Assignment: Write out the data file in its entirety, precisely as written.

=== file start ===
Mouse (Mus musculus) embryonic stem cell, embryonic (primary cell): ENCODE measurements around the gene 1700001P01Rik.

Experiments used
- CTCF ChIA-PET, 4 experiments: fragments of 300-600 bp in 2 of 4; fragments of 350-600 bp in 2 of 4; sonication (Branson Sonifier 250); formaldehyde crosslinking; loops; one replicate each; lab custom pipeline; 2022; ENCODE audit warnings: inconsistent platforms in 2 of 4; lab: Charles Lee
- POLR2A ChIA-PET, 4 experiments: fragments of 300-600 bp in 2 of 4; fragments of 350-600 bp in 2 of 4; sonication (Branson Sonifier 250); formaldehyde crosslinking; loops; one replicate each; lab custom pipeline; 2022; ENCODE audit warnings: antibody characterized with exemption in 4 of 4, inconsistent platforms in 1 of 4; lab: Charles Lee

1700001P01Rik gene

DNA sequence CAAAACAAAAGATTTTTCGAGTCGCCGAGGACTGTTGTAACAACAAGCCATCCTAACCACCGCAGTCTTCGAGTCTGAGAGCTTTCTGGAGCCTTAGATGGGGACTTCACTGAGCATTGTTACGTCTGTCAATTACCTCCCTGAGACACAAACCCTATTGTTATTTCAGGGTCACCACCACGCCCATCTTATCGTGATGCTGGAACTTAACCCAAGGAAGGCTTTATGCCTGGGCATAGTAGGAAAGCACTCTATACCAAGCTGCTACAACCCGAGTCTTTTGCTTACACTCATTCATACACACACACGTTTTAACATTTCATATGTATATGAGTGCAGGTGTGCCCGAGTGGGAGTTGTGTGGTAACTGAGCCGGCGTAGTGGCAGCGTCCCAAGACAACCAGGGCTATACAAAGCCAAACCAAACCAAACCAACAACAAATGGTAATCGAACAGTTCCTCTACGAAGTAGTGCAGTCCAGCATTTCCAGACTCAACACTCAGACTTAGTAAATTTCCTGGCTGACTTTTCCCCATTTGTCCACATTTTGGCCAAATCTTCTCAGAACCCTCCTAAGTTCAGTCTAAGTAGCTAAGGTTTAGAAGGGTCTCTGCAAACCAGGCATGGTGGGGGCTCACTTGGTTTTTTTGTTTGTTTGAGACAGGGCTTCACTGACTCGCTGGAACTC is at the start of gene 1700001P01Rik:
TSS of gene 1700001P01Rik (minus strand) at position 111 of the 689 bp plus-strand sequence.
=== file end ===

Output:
Mouse (Mus musculus) embryonic stem cell, embryonic (primary cell): ENCODE measurements around the gene 1700001P01Rik.

Experiments used
- CTCF ChIA-PET, 4 experiments: fragments of 300-600 bp in 2 of 4; fragments of 350-600 bp in 2 of 4; sonication (Branson Sonifier 250); formaldehyde crosslinking; loops; one replicate each; lab custom pipeline; 2022; ENCODE audit warnings: inconsistent platforms in 2 of 4; lab: Charles Lee
- POLR2A ChIA-PET, 4 experiments: fragments of 300-600 bp in 2 of 4; fragments of 350-600 bp in 2 of 4; sonication (Branson Sonifier 250); formaldehyde crosslinking; loops; one replicate each; lab custom pipeline; 2022; ENCODE audit warnings: antibody characterized with exemption in 4 of 4, inconsistent platforms in 1 of 4; lab: Charles Lee

1700001P01Rik gene

DNA sequence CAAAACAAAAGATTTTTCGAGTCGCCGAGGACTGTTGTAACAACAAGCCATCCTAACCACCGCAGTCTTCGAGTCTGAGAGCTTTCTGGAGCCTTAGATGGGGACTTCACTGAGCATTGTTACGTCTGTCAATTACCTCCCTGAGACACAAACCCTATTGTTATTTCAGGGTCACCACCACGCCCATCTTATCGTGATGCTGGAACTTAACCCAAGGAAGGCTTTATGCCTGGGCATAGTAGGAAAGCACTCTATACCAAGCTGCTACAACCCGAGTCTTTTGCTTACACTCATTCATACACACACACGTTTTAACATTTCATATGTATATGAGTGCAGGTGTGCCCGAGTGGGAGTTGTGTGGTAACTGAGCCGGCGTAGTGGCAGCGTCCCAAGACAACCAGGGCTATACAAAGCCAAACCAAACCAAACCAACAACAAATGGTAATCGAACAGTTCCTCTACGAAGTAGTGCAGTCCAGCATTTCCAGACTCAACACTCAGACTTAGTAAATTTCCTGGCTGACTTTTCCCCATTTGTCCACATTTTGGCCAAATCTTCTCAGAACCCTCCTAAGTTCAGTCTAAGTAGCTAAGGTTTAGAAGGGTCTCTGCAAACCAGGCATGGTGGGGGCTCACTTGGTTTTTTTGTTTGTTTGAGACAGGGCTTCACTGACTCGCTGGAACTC is at the start of gene 1700001P01Rik:
TSS of gene 1700001P01Rik (minus strand) at position 111 of the 689 bp plus-strand sequence.